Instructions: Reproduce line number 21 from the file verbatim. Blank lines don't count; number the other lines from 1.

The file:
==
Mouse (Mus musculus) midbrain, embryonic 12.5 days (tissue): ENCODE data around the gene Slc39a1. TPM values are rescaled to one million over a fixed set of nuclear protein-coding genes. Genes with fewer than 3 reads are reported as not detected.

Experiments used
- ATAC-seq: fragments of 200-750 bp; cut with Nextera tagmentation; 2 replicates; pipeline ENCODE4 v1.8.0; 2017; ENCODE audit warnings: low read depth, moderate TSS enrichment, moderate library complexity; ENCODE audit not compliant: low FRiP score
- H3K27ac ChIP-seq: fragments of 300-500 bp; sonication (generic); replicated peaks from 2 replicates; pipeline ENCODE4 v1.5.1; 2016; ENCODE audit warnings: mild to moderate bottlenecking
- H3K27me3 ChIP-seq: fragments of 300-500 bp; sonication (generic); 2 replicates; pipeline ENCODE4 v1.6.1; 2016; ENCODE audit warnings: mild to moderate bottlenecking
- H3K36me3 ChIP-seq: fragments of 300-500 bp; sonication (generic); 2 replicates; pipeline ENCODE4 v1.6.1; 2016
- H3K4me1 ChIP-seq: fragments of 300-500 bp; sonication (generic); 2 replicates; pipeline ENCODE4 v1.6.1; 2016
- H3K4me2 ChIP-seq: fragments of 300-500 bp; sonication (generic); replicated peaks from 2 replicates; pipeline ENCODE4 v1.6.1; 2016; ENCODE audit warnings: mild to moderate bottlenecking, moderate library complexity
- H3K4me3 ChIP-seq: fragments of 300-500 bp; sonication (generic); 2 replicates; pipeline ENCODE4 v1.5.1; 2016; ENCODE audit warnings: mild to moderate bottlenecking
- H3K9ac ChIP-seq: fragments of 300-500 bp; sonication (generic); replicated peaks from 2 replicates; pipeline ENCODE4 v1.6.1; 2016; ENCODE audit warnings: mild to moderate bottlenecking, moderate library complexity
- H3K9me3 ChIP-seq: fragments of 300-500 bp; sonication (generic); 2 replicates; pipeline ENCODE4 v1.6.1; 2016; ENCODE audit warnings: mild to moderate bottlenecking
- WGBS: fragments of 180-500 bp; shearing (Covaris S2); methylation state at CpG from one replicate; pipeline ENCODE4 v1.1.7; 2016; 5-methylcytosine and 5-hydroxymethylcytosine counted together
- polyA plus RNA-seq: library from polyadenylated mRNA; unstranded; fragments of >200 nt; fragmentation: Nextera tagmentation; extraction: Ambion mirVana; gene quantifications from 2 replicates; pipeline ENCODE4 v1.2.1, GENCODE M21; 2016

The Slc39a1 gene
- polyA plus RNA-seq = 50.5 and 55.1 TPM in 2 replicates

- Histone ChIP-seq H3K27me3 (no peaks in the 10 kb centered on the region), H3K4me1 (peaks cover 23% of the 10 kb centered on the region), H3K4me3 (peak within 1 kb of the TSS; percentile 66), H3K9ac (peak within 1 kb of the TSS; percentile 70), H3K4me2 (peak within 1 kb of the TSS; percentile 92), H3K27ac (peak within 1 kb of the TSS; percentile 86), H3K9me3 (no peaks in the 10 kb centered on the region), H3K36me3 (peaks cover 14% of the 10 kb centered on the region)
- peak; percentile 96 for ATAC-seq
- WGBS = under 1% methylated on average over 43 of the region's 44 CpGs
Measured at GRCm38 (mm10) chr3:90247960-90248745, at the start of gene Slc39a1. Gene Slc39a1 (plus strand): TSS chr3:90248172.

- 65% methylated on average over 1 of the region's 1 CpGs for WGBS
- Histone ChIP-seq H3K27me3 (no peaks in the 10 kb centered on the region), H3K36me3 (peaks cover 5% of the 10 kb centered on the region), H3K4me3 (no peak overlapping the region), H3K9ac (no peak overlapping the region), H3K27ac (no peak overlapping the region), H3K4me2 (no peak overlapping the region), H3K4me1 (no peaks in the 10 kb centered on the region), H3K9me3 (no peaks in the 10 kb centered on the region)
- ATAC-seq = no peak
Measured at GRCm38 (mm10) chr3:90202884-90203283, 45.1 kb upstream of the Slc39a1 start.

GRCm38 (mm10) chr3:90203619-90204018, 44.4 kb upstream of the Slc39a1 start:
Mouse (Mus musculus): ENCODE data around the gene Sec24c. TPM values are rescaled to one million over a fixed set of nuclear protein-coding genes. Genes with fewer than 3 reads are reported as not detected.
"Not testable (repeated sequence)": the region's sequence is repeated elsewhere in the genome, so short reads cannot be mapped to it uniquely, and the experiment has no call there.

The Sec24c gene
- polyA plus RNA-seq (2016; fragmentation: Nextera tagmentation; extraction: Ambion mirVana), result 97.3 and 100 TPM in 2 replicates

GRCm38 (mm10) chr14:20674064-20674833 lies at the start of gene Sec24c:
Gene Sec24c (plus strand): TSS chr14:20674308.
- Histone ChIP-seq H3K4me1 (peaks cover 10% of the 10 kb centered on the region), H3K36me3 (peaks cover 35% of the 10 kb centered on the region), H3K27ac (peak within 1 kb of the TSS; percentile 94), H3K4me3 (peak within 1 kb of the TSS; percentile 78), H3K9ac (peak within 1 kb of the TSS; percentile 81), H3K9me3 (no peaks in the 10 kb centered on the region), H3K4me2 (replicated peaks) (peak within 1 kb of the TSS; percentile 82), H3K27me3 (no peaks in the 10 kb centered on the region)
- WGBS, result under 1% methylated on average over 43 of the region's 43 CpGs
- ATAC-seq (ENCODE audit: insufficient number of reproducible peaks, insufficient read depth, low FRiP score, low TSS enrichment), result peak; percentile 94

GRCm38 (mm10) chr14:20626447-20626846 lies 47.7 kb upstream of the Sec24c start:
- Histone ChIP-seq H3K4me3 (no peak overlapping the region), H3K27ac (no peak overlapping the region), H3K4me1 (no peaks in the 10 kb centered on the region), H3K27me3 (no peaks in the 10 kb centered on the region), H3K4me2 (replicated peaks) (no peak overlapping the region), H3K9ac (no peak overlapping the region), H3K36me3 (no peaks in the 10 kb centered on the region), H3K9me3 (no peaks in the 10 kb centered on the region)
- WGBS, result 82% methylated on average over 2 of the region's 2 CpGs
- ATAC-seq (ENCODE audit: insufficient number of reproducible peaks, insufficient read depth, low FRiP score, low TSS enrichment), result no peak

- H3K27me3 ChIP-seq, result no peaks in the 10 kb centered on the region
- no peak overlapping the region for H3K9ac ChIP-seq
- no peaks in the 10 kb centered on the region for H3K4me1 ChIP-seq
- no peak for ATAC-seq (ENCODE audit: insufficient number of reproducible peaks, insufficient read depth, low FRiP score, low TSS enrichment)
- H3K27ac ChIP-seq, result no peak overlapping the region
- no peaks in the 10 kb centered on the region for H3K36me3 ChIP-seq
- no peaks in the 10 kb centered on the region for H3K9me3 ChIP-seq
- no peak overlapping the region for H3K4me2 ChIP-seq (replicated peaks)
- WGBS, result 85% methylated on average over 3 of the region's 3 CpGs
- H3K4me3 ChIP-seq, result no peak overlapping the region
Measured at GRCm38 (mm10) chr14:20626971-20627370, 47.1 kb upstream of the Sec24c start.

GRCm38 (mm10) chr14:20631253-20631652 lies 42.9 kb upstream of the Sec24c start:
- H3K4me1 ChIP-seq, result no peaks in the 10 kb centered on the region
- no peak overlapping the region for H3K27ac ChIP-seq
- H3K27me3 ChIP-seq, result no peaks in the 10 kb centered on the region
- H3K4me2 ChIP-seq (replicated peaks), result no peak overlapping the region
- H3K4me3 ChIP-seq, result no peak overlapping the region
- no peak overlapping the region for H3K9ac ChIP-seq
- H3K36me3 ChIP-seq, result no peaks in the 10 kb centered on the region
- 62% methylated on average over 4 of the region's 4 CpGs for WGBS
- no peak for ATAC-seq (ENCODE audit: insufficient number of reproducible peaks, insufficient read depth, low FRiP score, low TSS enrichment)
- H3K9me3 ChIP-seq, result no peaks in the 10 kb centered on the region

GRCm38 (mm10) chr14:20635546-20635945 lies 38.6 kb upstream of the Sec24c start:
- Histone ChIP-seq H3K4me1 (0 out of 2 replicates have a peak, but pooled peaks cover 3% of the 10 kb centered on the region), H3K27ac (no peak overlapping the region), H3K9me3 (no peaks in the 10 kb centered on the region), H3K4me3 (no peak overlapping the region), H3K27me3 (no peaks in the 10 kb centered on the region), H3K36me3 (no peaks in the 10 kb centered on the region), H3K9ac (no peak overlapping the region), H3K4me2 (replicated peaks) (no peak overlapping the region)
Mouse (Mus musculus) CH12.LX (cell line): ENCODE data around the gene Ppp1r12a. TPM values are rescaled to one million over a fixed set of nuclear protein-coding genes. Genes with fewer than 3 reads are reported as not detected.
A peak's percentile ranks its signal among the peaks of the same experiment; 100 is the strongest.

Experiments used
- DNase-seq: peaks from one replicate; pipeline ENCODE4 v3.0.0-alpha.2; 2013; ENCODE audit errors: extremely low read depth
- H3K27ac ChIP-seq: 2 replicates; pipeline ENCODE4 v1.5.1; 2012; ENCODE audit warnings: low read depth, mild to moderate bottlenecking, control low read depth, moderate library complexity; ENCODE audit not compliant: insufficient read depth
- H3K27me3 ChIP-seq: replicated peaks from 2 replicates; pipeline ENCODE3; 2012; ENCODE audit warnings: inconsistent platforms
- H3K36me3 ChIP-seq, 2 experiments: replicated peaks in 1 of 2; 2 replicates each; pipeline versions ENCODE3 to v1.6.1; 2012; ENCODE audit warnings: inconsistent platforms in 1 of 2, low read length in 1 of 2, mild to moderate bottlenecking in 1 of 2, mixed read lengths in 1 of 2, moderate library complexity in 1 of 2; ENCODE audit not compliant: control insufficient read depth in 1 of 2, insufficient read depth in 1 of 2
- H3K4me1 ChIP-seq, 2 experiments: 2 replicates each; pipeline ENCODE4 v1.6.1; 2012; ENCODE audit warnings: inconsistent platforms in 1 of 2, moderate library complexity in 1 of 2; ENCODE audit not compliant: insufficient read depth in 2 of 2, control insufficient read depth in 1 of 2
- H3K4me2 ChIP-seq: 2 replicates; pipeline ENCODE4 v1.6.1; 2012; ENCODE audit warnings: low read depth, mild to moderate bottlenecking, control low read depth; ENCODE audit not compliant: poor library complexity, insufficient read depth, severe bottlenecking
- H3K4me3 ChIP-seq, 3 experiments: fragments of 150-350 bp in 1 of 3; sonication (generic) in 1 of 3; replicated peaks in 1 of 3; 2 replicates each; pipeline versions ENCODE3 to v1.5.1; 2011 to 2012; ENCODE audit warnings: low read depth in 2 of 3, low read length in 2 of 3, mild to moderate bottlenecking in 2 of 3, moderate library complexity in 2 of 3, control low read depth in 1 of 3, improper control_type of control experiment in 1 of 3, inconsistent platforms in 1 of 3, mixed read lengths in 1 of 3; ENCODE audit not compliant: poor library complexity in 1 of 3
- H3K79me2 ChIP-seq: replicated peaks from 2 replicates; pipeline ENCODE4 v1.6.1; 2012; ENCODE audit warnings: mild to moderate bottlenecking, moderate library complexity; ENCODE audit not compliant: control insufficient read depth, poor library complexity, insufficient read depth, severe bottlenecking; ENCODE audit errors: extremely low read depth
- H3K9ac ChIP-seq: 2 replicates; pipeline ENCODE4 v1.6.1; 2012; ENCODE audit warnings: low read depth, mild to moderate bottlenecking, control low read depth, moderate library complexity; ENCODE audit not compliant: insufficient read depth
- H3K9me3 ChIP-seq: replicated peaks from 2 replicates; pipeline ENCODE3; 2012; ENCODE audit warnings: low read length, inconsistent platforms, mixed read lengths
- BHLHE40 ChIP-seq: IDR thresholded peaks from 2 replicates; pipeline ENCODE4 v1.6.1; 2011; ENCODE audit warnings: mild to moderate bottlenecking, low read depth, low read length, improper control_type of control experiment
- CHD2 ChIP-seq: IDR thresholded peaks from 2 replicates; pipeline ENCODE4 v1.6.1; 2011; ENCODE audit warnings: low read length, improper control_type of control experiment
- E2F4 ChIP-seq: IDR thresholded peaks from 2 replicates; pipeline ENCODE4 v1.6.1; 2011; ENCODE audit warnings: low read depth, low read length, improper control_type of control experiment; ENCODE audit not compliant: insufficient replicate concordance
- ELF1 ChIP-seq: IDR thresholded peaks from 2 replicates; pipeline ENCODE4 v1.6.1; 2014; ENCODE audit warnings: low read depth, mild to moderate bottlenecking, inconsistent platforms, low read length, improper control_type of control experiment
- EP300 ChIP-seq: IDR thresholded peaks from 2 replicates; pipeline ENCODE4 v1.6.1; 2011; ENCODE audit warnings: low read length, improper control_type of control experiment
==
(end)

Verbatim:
- Histone ChIP-seq H3K27me3 (no peaks in the 10 kb centered on the region), H3K36me3 (peaks cover 5% of the 10 kb centered on the region), H3K4me3 (no peak overlapping the region), H3K9ac (no peak overlapping the region), H3K27ac (no peak overlapping the region), H3K4me2 (no peak overlapping the region), H3K4me1 (no peaks in the 10 kb centered on the region), H3K9me3 (no peaks in the 10 kb centered on the region)